Wars Hinder U.S. Hunt for Deadliest Weapons, Top Commando Says

U.S. Navy Seals
U.S. Navy Seals prepare night vision goggles for a mission near Fallujah, Iraq. Photographer: John Moore/Getty Images

The effort to keep weapons of mass destruction out of the hands of terrorists has been slowed by the wars in Iraq and Afghanistan, according to the head of U.S. special forces.

Fewer elite commandos are available for the hunt and their expertise has been degraded by “the decreased level of training,” Admiral Eric Olson said. They now have only a “limited” capability for this mission, he said.

Meanwhile, the threat of extremists acquiring and using chemical, biological or nuclear arms “is greater now than at any other time in history,” Olson told the Senate Armed Services Committee in a written response to a question posed by lawmakers after a hearing March 16 on his command’s budget.

Olson is privy to the latest intelligence on terrorist attempts to get weapons technology. His assessment -- which has not been officially released -- offers a window into one of the U.S. military’s most secret missions: the use of elite commandos to blunt the efforts of terrorist groups and rogue states to get hold of the world’s deadliest weapons.

Al-Qaeda leader Osama bin Laden told a Time magazine reporter in 1998 that acquiring weapons of mass destruction “for the defense of Muslims is a religious duty.”

“It would be a sin for Muslims not to try to possess the weapons,” he said.

Growing Threat

This threat has since only magnified, then-director of National Intelligence Dennis Blair told a congressional committee in February.

“The time when only a few states had access to the most dangerous technologies is over,” he said. Often dual-use, these technologies are “widely available.”

While there’s no evidence al-Qaeda or other terrorist groups have acquired these weapons, al-Qaeda’s pursuit of them appears unabated, according to a study by Harvard University’s Belfer Center for Science and International Affairs.

The need for a strong commando force to keep ahead of this threat “reflects the ‘one percent doctrine’ of thinking at the highest levels of the government,” Belfer study author Rolf Mowatt-Larsen said in an interview.

“If you had a probability of just one percent of a terrorist organization getting WMD, this is one of the few capabilities to have ahead of the threat that is not just nice to have, but required,” he said.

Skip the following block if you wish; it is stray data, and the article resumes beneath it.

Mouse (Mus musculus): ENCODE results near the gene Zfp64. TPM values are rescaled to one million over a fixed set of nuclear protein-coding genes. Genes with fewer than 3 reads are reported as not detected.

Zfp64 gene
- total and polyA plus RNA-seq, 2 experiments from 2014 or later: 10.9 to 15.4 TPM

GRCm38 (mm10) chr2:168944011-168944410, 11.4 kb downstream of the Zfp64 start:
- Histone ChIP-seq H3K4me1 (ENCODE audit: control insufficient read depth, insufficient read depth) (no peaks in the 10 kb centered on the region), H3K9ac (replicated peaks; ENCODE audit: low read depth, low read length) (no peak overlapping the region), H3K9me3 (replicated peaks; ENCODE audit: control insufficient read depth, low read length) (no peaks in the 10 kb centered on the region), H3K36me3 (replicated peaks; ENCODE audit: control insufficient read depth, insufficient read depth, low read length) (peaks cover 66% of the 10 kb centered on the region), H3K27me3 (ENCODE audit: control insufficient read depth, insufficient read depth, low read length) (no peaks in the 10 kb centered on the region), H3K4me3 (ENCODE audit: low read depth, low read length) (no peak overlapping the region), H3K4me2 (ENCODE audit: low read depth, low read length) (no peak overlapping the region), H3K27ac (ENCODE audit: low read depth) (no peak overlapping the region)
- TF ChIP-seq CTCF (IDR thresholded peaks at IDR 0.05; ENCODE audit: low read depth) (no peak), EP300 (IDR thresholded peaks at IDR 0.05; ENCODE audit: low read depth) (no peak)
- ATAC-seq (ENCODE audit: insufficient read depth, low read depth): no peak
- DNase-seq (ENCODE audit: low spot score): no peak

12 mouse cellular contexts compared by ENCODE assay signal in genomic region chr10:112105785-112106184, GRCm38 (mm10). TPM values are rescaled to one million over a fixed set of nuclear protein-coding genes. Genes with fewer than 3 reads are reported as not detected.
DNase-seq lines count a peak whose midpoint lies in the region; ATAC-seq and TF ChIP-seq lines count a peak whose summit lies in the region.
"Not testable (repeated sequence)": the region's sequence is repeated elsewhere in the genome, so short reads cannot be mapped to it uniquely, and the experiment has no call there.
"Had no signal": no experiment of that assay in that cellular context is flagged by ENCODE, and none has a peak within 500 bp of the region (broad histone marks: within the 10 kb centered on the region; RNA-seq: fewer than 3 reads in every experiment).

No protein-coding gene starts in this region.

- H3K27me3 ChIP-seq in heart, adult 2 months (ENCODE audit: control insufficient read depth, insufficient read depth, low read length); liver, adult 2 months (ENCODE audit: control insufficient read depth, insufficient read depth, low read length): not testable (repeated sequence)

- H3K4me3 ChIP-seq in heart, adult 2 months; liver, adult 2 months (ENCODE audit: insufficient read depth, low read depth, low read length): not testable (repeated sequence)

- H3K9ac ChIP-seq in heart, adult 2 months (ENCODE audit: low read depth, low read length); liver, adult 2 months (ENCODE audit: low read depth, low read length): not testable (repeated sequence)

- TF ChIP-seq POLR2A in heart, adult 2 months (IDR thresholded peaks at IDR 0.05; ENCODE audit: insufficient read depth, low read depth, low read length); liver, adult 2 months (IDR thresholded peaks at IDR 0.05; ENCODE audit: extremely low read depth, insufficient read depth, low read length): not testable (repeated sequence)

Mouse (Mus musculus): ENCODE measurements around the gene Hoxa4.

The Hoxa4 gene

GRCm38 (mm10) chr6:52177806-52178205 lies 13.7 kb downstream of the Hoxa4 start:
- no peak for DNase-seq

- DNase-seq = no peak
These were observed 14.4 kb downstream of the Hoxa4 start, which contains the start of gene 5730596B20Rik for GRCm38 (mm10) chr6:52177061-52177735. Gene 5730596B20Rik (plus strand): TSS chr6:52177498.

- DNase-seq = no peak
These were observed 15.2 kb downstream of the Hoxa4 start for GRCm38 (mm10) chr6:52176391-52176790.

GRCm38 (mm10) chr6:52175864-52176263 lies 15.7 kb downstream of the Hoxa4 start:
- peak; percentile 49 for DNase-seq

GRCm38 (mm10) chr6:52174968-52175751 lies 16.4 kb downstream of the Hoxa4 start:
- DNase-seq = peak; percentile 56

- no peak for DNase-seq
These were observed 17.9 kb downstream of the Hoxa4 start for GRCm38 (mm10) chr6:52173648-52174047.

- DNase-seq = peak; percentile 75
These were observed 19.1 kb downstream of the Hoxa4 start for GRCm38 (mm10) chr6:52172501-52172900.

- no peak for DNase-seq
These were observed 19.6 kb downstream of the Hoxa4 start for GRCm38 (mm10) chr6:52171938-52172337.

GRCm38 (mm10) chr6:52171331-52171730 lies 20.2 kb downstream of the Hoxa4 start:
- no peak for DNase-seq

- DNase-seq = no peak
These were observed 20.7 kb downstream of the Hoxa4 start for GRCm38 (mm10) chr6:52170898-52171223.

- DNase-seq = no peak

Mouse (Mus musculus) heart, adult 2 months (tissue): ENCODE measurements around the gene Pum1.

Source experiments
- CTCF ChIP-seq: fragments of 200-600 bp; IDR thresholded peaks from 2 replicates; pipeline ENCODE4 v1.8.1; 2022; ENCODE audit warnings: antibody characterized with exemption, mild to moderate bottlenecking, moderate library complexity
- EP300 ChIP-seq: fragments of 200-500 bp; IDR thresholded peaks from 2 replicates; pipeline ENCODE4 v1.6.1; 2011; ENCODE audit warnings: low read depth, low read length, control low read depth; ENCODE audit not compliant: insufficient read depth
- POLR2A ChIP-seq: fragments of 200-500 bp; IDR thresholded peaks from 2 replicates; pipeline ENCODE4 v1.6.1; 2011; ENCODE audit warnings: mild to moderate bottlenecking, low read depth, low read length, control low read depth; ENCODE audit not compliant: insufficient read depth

Delta Force, Seals

The Joint Special Operations Command that’s under Olson’s purview includes the Army Delta Force and the Navy’s Seal Team Six.

As the mission in Iraq and Afghanistan winds down, training for counter-proliferation must “be redoubled,” he told the armed services panel. “We need to redeploy, reconstitute and retrain forces returning from overseas,” he wrote.

Defense Secretary Robert Gates, in his fiscal 2011-2015 budget, shifted a total of $147 million to accelerate fielding new technology for these elite commandos.

In his unreleased guidance, Gates cited the need to “fully fund” technologies for disposing of explosive ordnance, destroying “ultra-high performance” concrete that might shelter WMD production or storage sites and disabling “control systems” for “state-run weapons production facilities.”

The proposed budget for the Pentagon’s Defense Threat Reduction Agency that develops these capabilities increases to $113 million in 2015 from $61.3 million in fiscal 2010.

‘Neutralize and Destroy’

The agency’s fiscal 2011 plan calls for continuing to develop and field “new technologies to improve” the commandos’ “ability to detect, disable, interdict, neutralize and destroy chemical, biological and nuclear production, storage and weaponization facilities.”

Gates’s guidance “appears intended to give” the commando command “additional capabilities at all levels” of threats, from improvised roadside bombs containing chemical or biological weaponry to sites operated by terrorist groups,” said Congressional Research Service analyst Ken Katzman.

“At the highest threat level,” the command “wants to potentially discover and defeat hardened WMD sites operated by countries, particularly Iran,” he said.

Former National Security Council counterterrorism strategist Michele Malvesti, in a June report on the role of special operations forces, wrote “virtually no other military component or U.S. department or agency has the ability to conduct the full range of counter-proliferation missions.”

Given the gravity of a terrorist attack using weapons of mass destruction, special operations forces “cannot be diverted from preparing for this mission,” she wrote in the report, prepared for the Washington-based Center for a New American Security, a nonpartisan research group.

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